Schools reject directive on registered suppliers

Students of Bishop Cipriano Kihangire prepare foodstuffs. Schools say registered suppliers charge high fees for their supplies, yet schools and parents are struggling to recover from the effects of the Covid-19 pandemic. PHOTO/FRANK BAGUMA

What you need to know:

  • Schools say government should involve them before passing directives.

Proprietors of private schools across the country have rejected a new directive by the government mandating all schools to buy their school merchandise from registered suppliers possessing Tax Identification Number (TIN) from the Uganda Revenue Authority.

The acting chairperson of the Proprietors of Private Educational Institutions’ Association in Uganda (PPEIAU), Mr Christopher Kaweesa, said registered suppliers charge high fees, yet schools are struggling to recover from the effects of the Covid-19 pandemic.

He said they can only afford to negotiate better prices when they buy directly from the farmers.
“URA must understand how we run our schools on low budgets. When I am operating my school down here in Kyotera village, why should I travel all the way to Kampala to buy from registered service providers?”Mr Kaweesa asked.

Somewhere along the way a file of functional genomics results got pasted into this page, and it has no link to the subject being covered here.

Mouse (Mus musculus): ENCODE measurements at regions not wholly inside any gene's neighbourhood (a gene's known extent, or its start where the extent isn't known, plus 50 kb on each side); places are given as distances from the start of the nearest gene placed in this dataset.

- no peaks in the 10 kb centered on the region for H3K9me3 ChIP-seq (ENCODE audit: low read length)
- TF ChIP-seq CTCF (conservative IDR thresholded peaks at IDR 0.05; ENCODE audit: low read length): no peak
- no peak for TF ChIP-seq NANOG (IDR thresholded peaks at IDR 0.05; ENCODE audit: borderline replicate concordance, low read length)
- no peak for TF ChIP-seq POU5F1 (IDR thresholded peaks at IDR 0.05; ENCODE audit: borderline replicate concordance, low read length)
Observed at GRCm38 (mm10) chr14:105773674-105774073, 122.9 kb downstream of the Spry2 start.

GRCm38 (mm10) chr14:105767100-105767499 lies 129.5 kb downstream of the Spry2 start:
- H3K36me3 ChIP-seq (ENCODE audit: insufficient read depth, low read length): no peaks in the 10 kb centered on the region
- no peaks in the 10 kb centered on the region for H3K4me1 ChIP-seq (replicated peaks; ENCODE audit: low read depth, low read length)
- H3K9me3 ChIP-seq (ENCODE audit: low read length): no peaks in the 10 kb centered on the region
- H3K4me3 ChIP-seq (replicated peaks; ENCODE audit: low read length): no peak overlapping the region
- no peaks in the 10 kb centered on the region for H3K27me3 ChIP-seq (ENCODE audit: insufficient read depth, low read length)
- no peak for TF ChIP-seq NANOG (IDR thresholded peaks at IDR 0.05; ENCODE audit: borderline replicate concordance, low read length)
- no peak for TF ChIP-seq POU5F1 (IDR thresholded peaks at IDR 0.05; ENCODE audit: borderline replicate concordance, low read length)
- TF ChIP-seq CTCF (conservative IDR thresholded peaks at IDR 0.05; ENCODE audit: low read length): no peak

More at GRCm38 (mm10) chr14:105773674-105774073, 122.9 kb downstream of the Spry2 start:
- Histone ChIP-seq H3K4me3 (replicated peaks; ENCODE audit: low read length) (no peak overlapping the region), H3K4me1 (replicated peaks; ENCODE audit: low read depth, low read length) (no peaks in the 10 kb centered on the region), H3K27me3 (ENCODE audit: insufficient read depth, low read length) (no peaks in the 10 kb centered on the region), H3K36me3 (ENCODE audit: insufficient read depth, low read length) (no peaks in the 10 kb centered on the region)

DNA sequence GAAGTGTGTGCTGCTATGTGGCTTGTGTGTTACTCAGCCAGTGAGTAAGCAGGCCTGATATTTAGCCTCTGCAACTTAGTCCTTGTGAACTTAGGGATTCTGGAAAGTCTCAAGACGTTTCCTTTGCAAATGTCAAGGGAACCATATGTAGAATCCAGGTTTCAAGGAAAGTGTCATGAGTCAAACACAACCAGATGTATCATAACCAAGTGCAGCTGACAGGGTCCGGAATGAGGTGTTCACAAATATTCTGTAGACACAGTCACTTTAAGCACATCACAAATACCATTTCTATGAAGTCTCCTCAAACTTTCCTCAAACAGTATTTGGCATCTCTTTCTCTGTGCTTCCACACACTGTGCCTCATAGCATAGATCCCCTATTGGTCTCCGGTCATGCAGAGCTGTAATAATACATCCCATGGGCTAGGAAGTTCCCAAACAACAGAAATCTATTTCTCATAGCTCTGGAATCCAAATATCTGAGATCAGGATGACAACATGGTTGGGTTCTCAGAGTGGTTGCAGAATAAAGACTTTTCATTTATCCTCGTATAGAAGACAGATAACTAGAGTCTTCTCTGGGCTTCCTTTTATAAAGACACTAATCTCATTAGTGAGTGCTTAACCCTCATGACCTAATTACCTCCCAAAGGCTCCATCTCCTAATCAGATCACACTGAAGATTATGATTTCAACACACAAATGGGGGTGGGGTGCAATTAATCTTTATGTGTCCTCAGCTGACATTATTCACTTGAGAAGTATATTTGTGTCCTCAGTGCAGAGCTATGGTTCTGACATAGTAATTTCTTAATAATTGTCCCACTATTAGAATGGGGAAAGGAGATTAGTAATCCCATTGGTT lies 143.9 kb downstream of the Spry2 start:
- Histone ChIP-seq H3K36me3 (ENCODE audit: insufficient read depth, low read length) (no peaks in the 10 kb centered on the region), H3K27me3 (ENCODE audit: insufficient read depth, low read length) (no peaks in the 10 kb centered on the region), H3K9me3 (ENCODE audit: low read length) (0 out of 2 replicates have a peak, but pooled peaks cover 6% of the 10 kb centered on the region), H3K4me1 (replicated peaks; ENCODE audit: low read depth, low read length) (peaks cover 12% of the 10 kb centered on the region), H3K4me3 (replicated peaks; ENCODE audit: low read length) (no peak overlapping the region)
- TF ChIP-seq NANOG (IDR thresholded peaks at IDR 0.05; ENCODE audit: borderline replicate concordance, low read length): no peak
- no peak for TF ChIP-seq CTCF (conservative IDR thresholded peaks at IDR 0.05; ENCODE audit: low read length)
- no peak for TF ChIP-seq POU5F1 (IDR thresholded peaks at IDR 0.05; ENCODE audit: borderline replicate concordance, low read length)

“If URA insists on this matter, schools will just close or increase fees since we are operating on loans. Parents too still have debts to clear with the schools .We need to sit on a roundtable and find a workable solution,” he said.

Mr Kaweesa made the remarks during a meeting between proprietors of private schools across the country and officials from URA on tax obligation for private schools at URA offices in Nakawa yesterday.

TINs are identifying numbers allocated by URA to prospective taxi payers to enable them to meet their tax obligation. 

Some school heads say they have an arrangement with parents who supply them with foodstuffs in exchange for school fees.

The Director Morning Star Education Service Ndejje, Ms Mariah Nandyona Ssebuufu, said it is unfair that schools were excluded from the process of formulating the directive.

“If we put such parents to task to acquire TIN numbers, their children will drop out of school,” Ms Ssebuufu said.

The assistant commissioner of public and corporate affairs at URA, Mr Ibrahim Bbosa, said the move is meant to benefit schools, especially those acting as VAT collection agents. He, however, said they were going to dialogue with schools to see how the directive can work better.

A number of education institutions have been designated a collecting agent for VAT. VAT is a consumption tax.

Ms Sarah Chelangat Muzungyo, the commissioner domestic taxes at URA, said they will study the requests from private school owners and later respond to their queries. 

URA officials asked all schools to file their returns to the authority to enable URA determine how much tax each school should pay.

Mr David Rusoke, the manager of Literacy at URA, said schools are supposed to remit various taxes to URA, including Pay as You Earn from employment, NSSF, Licenses, indirect taxes, Local service tax and ground rent.


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